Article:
By Jack Yates
In Britain, it is undeniable that national newspapers hold tremendous power; they help to shape national opinion, and even influence elections. The Sun, for example, has backed the winner in every single General Election for almost half a century. As a result, they have played a substantial role in creating the current, overwhelmingly negative discourse surrounding immigration. Only through evaluating both how and why this happens can we hope to bring about change, thus it is necessary to examine the language used by newspapers, the production processes that allow this to fester, and the wider public opinion of migration.
A thorough report by the Migration Observatory gives us a quantitative look at the language used by British newspapers. This report utilised a computer-aided analysis of over 58,000 news stories, consisting of around 43 million words. This found that ‘illegal’ was the most common preceding word to ‘immigrants’, and ‘failed’ was the most common for asylum seekers. The words ‘terrorist’, ‘sham’, and ‘suspected’ occurred with a disturbing frequency, as did ‘thousands’ and ‘millions’ – which we can safely assume were sensationalist stories written to portray migrants as dangerous, and over inflate their numbers (13% of all the analysed articles had some reference to the number of migrants entering the UK). Disgustingly dehumanising language like ‘surge’ ‘wave’ and ‘flood’ are used to reinforce the exaggerated view of migration levels, as too is the usage of ‘invasion’ and ‘plague’. Any media organisation using such language to refer to their fellow human beings should be ashamed, but sadly they are not and this has no doubt fostered a toxic public opinion.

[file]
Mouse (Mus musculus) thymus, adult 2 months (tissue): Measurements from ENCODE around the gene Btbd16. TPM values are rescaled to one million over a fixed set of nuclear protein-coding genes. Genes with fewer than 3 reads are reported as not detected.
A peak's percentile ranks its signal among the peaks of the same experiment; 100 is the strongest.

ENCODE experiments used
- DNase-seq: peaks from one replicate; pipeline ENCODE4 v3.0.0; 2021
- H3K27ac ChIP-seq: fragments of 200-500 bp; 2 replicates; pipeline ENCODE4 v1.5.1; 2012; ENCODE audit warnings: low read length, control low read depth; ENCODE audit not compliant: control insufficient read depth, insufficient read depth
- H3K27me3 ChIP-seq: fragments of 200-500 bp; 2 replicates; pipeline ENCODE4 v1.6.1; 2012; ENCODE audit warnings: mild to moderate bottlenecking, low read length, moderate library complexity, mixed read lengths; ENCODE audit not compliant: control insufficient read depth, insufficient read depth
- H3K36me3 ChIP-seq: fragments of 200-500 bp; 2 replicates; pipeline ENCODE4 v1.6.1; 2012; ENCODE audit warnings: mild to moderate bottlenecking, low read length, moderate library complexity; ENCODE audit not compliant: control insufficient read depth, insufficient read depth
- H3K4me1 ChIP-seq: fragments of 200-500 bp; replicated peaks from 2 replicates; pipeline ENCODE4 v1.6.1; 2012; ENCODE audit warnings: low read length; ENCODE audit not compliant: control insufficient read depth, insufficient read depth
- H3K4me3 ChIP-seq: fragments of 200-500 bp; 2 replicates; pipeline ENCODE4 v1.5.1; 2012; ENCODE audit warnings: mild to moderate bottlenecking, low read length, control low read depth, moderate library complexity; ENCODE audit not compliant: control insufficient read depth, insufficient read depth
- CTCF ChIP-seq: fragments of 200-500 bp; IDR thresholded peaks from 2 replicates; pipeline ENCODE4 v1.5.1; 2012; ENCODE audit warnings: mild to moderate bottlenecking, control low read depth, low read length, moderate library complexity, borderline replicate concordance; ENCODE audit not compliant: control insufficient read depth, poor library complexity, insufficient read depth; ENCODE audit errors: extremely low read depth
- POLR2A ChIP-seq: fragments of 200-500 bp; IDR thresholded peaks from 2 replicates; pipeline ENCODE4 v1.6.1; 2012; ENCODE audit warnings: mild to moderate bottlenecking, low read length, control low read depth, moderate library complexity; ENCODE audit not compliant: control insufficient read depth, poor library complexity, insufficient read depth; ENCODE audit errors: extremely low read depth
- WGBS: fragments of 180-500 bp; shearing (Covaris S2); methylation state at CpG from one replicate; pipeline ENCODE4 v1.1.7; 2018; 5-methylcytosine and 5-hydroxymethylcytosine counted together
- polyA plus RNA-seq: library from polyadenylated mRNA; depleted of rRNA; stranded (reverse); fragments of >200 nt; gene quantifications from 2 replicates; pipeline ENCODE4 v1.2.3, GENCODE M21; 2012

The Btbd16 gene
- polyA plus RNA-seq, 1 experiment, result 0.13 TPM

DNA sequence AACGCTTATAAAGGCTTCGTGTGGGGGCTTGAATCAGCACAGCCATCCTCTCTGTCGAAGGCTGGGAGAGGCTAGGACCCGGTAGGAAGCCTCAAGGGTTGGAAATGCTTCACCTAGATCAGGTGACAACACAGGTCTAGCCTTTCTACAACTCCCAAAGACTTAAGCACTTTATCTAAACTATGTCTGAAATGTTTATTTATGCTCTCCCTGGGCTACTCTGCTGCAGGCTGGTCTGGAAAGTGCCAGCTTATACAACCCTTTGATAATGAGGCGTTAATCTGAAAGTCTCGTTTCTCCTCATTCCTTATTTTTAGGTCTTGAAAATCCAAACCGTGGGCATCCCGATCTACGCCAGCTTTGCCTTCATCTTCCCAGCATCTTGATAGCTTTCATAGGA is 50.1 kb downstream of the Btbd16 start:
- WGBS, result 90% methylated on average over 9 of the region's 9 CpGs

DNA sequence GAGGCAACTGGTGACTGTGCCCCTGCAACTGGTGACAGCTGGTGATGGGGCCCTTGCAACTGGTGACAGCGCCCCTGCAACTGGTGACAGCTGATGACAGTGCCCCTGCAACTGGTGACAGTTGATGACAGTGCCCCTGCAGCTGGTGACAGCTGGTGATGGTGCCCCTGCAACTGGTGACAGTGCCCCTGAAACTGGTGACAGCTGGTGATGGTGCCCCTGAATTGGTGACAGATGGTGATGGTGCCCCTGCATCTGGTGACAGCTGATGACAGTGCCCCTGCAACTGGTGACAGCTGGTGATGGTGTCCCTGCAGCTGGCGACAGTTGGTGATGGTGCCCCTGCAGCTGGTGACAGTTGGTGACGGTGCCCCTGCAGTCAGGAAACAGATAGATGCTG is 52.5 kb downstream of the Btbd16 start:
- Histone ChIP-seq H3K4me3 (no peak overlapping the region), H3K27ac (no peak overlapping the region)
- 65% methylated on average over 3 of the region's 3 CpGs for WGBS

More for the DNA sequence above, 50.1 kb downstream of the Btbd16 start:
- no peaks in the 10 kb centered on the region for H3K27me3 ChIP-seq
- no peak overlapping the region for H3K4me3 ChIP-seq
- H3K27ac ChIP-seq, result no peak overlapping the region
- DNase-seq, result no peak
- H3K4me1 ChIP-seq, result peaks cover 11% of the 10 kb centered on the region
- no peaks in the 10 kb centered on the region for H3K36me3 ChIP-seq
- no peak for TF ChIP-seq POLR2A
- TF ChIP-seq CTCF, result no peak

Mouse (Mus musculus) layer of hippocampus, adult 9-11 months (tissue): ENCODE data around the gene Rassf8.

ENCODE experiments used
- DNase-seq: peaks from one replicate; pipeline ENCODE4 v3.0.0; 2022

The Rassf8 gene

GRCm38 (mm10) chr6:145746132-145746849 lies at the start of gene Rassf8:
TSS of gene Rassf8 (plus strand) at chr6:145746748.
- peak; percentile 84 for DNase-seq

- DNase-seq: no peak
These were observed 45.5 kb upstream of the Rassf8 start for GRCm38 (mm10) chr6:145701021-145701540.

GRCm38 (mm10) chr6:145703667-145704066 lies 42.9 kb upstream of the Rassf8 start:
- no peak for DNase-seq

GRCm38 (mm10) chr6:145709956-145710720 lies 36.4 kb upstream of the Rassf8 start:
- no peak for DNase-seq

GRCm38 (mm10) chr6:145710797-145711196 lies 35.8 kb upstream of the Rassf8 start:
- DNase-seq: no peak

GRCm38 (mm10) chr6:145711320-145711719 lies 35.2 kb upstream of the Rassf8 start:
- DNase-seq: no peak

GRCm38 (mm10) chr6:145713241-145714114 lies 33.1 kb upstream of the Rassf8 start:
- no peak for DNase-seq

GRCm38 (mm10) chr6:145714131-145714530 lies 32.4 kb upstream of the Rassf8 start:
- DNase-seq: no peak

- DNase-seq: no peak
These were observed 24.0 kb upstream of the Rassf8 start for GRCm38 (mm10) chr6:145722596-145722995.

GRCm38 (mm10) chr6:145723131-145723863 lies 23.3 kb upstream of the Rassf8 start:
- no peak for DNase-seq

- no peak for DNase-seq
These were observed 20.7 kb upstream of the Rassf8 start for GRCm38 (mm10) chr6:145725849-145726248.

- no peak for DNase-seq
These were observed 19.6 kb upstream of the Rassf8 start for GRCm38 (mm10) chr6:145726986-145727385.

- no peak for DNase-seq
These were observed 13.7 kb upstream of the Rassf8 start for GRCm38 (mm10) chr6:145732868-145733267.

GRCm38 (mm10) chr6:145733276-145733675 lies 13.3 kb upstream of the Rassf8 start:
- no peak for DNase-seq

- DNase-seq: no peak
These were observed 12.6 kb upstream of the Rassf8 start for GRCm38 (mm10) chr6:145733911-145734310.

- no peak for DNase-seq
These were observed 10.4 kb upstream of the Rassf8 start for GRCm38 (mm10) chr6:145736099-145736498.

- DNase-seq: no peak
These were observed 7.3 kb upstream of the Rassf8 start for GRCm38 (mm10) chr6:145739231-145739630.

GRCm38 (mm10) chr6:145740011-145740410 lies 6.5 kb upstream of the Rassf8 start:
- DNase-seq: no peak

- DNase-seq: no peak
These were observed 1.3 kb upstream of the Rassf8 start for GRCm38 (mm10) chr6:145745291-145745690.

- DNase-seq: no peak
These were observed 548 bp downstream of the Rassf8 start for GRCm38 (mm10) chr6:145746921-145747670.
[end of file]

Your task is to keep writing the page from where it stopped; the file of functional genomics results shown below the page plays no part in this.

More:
Despite the sheer scale of coverage focused on migrants, there was a noticeable lack of divergence in opinion; 46% outright portrayed migrants and migration as a threat, and played on the trope of migrants as villains. 38% talked of migrants in terms of victimhood, which is more promising, but still not necessarily reassuring on its own; sympathy does not always mean support, and has the potential to perpetuate the dangerous view that Britain is superior, or somewhat of a saviour to migrants. Only 10% presented migration as a benefit, and even then, this was mainly framed in economic rather than human or moral terms. The coverage also had a distinct lack of input from migrants themselves; direct references from migrants were extremely rare, and when they were found they were overwhelmingly presented as victims. While the portrayal of migrants as victims may seem, on the surface, to be relatively supportive, it leads to concerns that not only may this not be useful in the longer term in allowing the public to have an equal relationship with migrants, rather than one that only lends support due to suffering, it also forces those rare voices to relive trauma. Emotional stories can garner support, but they also enforce a harmful narrative that support is only necessary in exceptional circumstances.